We have many steps to take before we can provide reliable assistance to humans without human intervention. But steps are underway. Cognitive systems are already quietly working behind the scenes of many applications. For example, every Google search or Siri interaction is supported by machine learning and cognitive technologies.

The automated gas pump

The automated gas pump killed a lot of (bad) jobs and created many new jobs for more skilled workers.

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Technology

  • Large-scale machine learning
    concerns the design of learning algorithms, as well as scaling existing algorithms, to work with extremely large data sets.
  • Deep learning
    , a class of learning procedures, has facilitated object recognition in images, video labeling, and activity recognition, and is making significant inroads into other areas of perception, such as audio, speech, and natural language processing.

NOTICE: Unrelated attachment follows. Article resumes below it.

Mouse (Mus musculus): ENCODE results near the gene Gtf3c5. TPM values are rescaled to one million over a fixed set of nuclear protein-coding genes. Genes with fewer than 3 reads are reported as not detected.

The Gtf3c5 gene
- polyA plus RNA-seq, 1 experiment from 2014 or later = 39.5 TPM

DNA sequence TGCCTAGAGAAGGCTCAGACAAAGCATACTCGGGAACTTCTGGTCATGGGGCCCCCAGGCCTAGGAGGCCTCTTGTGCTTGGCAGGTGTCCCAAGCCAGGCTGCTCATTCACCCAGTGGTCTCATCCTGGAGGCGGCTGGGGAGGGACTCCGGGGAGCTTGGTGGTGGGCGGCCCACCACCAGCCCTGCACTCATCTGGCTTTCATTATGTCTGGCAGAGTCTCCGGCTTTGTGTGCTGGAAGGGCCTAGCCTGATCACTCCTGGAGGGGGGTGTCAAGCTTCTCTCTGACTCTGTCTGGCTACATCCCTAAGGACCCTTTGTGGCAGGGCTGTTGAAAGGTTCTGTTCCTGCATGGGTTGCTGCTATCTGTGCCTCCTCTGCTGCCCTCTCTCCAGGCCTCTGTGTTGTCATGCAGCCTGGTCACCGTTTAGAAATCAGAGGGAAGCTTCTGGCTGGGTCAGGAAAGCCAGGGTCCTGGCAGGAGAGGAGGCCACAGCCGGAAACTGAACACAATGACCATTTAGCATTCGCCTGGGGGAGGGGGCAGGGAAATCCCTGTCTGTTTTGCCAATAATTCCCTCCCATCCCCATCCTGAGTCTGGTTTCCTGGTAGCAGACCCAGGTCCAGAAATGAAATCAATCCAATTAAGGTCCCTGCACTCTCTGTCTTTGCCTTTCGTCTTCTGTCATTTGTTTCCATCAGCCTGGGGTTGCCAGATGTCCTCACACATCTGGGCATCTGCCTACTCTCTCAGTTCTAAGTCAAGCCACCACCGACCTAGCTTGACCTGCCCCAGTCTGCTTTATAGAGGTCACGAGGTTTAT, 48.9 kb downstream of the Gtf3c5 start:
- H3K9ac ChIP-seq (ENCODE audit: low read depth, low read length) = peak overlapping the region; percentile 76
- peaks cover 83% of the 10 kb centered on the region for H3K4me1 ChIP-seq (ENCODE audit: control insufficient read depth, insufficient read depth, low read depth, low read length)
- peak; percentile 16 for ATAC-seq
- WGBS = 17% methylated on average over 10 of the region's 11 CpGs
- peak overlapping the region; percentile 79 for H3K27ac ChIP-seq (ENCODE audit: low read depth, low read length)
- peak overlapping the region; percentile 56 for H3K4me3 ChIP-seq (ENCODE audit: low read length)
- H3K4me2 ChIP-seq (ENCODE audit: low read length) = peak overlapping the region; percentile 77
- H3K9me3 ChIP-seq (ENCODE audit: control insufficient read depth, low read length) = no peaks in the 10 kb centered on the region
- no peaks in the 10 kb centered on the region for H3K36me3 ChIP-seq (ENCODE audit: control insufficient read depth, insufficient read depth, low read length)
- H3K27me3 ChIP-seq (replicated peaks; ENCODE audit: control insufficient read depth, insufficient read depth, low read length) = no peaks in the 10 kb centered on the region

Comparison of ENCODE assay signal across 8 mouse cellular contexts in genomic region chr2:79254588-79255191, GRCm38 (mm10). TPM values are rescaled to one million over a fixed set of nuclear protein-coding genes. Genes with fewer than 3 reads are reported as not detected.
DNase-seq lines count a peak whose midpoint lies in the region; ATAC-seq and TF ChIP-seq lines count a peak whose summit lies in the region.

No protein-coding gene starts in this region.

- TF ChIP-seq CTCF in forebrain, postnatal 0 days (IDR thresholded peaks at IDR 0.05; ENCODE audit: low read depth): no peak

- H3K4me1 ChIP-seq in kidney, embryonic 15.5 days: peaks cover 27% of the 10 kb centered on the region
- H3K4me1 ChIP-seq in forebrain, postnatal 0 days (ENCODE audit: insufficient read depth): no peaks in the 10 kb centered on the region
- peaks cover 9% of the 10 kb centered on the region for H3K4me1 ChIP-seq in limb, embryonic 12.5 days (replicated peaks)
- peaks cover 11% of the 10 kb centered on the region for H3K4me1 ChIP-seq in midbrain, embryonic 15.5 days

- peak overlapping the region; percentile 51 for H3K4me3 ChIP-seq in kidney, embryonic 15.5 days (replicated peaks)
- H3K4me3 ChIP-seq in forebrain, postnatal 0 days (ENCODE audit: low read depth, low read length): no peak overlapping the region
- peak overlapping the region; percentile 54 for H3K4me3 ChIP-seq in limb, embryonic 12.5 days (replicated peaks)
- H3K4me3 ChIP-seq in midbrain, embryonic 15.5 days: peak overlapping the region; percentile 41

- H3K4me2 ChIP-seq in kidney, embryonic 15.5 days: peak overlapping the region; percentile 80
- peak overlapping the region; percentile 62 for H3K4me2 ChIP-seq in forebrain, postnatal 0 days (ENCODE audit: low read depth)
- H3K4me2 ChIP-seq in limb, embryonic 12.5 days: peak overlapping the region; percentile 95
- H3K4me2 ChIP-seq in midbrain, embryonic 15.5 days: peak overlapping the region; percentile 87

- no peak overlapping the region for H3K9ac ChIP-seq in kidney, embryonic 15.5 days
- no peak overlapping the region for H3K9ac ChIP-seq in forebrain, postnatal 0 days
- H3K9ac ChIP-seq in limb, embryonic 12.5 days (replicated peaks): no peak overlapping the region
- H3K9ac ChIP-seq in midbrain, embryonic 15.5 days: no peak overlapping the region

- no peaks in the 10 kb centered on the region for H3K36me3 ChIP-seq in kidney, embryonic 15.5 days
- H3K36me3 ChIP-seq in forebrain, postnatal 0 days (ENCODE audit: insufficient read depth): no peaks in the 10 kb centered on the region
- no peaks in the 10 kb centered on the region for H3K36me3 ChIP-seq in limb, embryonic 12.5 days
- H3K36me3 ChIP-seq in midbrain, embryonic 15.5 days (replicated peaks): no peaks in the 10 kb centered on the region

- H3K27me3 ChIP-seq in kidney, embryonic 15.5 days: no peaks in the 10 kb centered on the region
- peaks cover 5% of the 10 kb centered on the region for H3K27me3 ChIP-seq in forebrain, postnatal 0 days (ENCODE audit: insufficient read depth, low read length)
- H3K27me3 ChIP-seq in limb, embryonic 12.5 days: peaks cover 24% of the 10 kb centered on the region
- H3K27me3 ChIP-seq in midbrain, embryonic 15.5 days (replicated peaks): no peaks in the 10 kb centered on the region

• Reinforcement learning
    is a framework that shifts the focus of machine learning from pattern recognition to experience-driven sequential decision-making. It promises to carry AI applications forward toward taking actions in the real world. While largely confined to academia over the past several decades, it is now seeing
    some practical, real-world successes.
  • Robotics
    is currently concerned with how to train a robot to interact with the world around it in generalizable and predictable ways, how to facilitate manipulation of objects in interactive environments, and how to interact with people. Advances in robotics will rely on commensurate advances to improve the reliability and generality of computer vision and other forms of machine perception.
  • Computer vision
    is currently the most prominent form of machine perception. It has been the sub-area of AI most transformed by the rise of deep learning. For the first time, computers are able to perform some vision tasks better than people. Much current research is focused on automatic image and video captioning.